Lie quiet Divus. I mean, that is Andreas Divus,Below are (1) George Chapman's translation of Homer, Odyssey 11.20-50; (2) my modernized transcription of Andreas Divus' Latin translation of the same lines; (3) Ezra Pounds' translation (from his first Canto) of Andreas Divus' Latin; and (4) the original Greek. The speaker, Odysseus, is following Circe's instructions for returning home, by getting directions from Tiresias in the underworld. The ghosts inhabiting the underworld are attracted by blood, so Odysseus sacrifices some animals to draw them near.
In officina Wecheli, 1538, out of Homer.
Here drew we up our ship, our sheep withdrew,
And walk'd the shore till we attain'd the view
Of that sad region Circe had foreshow'd;
And then the sacred offerings to be vow'd
Eurylochus and Persimedes bore.
When I my sword drew, and earth's womb did gore
Till I a pit digg'd of a cubit round,
Which with the liquid sacrifice we crown'd,
First honey mix'd with wine, then sweet wine neat,
Then water pour'd in, last the flour of wheat.
Much I importuned then the weak-neck'd dead,
And vow'd, when I the barren soil should tread
Of cliffy Ithaca, amidst my hall
To kill a heifer, my clear best of all,
And give in off'ring, on a pile composed
Of all the choice goods my whole house enclosed.
And to Tiresias himself, alone,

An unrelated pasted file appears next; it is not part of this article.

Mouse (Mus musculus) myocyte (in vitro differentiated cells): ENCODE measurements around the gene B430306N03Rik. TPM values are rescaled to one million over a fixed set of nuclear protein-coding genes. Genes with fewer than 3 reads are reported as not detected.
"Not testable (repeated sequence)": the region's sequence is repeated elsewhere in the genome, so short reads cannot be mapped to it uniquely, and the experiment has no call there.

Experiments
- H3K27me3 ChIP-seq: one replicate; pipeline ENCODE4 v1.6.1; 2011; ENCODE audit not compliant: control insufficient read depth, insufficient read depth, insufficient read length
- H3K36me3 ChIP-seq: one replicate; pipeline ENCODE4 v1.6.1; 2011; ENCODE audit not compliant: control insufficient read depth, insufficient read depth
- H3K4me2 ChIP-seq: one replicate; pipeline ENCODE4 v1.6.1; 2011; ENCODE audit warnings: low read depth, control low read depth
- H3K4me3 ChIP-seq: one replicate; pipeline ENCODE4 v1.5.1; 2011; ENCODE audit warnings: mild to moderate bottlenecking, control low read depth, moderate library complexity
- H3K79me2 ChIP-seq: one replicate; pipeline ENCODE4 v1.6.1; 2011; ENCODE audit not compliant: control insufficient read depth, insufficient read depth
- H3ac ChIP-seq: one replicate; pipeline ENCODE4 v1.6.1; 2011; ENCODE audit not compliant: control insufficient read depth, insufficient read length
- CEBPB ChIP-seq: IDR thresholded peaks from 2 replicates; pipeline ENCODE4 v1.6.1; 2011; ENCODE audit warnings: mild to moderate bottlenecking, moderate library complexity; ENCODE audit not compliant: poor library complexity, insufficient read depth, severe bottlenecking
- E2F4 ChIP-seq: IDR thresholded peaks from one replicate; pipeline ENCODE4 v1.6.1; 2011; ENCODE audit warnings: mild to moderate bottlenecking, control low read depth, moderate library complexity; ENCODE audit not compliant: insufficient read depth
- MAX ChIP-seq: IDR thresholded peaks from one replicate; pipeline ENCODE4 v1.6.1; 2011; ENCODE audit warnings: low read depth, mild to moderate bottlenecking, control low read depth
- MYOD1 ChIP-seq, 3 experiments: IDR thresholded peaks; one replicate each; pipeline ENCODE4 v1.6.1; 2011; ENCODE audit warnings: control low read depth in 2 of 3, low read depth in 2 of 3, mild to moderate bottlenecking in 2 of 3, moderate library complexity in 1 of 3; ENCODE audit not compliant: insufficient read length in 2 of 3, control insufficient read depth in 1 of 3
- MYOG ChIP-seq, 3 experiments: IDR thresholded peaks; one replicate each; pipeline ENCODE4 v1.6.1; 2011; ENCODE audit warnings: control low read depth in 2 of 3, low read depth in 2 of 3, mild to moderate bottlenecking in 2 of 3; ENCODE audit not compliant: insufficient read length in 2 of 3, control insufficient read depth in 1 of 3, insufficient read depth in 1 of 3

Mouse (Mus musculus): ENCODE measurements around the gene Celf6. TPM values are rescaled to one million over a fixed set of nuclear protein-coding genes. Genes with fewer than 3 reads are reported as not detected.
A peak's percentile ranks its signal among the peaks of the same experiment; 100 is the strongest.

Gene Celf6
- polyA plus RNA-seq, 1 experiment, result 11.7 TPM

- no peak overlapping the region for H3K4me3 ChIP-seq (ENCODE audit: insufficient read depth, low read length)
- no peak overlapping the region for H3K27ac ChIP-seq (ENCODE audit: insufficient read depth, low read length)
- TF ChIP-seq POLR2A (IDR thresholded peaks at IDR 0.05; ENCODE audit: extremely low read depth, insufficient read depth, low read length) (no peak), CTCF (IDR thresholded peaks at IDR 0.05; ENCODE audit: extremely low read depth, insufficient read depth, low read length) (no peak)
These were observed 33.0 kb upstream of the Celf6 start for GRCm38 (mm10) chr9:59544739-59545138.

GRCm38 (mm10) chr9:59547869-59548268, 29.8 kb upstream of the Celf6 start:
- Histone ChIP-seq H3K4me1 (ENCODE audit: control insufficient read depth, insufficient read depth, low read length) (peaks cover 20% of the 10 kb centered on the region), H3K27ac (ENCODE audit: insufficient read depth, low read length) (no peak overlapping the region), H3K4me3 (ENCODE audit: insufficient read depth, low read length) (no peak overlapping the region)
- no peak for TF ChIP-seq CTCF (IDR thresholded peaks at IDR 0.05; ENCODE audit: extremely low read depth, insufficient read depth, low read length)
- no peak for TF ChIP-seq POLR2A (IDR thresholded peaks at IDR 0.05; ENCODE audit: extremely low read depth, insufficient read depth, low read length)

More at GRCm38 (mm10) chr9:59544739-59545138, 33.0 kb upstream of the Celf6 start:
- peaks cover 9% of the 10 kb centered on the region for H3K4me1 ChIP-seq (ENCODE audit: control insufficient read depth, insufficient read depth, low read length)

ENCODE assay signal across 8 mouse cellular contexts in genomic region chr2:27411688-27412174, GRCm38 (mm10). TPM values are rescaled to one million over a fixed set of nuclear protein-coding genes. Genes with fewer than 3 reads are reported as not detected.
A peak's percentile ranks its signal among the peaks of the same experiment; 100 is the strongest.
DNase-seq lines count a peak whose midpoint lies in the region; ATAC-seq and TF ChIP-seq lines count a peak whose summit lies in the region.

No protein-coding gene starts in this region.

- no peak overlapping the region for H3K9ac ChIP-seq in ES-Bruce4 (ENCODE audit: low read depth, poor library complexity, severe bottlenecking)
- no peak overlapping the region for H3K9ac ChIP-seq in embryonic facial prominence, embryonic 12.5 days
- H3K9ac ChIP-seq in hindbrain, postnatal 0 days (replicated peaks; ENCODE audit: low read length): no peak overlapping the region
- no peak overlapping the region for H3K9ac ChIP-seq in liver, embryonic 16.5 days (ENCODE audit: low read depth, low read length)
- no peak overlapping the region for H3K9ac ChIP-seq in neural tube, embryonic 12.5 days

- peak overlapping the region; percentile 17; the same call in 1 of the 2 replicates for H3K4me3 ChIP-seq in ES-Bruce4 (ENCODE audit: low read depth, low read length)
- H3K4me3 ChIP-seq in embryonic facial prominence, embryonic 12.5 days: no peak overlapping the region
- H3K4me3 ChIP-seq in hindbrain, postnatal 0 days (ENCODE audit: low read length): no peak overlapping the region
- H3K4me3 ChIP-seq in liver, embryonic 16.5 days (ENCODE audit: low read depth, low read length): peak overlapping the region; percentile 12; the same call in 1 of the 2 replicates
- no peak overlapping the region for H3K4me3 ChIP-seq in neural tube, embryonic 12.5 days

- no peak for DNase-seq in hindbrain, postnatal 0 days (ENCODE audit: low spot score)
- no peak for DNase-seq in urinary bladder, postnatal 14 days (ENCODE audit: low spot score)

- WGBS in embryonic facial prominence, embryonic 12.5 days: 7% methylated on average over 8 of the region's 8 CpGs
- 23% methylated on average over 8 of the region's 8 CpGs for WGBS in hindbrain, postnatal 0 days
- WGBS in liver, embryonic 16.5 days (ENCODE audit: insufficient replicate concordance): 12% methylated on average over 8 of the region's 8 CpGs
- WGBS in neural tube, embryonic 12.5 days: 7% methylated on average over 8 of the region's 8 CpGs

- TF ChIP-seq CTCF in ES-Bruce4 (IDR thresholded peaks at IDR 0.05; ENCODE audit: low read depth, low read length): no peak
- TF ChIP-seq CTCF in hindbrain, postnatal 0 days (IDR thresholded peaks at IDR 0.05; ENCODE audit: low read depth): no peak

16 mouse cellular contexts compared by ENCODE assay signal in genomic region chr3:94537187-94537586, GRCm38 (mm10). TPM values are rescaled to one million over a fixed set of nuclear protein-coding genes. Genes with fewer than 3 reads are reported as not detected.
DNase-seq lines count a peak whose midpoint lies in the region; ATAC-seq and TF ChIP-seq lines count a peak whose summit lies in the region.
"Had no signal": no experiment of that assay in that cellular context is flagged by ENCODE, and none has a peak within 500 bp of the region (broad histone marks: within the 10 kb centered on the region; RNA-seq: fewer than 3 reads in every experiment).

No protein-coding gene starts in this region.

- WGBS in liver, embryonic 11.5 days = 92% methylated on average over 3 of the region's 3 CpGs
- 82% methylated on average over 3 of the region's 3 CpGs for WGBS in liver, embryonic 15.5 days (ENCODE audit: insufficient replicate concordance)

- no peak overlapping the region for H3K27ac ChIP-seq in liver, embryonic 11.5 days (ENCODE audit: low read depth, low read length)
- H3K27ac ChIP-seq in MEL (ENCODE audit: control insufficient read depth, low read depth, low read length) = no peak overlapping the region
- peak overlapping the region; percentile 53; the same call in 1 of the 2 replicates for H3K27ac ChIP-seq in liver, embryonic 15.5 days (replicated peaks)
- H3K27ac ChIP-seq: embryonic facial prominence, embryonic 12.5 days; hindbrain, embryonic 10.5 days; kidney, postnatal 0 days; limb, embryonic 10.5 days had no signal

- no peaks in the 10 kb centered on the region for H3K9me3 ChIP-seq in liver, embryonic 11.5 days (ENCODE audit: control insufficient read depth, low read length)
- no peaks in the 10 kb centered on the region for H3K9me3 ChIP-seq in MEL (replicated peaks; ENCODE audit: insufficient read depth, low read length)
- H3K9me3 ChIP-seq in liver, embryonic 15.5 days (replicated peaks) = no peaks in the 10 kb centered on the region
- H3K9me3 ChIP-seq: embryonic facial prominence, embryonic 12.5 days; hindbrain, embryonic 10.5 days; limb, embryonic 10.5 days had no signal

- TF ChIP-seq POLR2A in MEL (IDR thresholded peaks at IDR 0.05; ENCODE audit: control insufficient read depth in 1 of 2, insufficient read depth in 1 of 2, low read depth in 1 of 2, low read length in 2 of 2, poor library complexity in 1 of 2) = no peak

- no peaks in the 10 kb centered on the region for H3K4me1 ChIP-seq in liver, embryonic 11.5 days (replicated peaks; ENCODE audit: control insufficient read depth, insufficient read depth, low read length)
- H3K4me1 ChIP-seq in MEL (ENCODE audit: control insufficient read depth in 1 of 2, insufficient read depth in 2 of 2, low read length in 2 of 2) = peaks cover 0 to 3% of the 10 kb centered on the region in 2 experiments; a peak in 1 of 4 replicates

A sheep coal-black, and the selectest one
Of all my flocks. When to the Powers beneath,
The sacred nation that survive with death,
My prayers and vows had done devotions fit,
I took the off'rings, and upon the pit
Bereft their lives. Out gush'd the sable blood,
And round about me fled out of the flood
The souls of the deceas'd. There cluster'd then
Youths, and their wives, much-suffering aged men,
Soft tender virgins that but new came there
By timeless death, and green their sorrows were.
There men at arms, with armours all embrew'd,
Wounded with lances, and with faulchions hew'd,
In numbers, up and down the ditch, did stalk,
And threw unmeasured cries about their walk,
So horrid that a bloodless fear surprised
My daunted spirits. Straight then I advised
My friends to flay the slaughter'd sacrifice,
Put them in fire, and to the Deities,
Stern Pluto and Persephone, apply
Exciteful prayers. Then drew I from my thigh
My well-edged sword, stept in, and firmly stood
Betwixt the prease of shadows and the blood,
And would not suffer any one to dip
Within our offering his unsolid lip,
Before Tiresias that did all controul.
Navem quidem illuc venientes traximus, extra autem oves
Accepimus: ipsi autem rursus apud fluxum Oceani
Ivimus, ut in locum perveniremus quem dixit Circe:
Hic sacra quidem Perimedes Eurylochusque
Faciebant: ego autem ensem acutum trahens a femore
Foveam fodi quantum cubiti mensura hinc et inde:
Circum ipsam autem libamina fundimus omnibus mortuis:
Primum mulso, postea autem dulci vino:
Tertio rursus aqua, et farinas albas miscui:
Multum autem oravi mortuorum infirma capita:
Profectus in Ithacam, sterilem bovem, quae optima esset,
Sacrificare in domibus, pyramque implere bonis: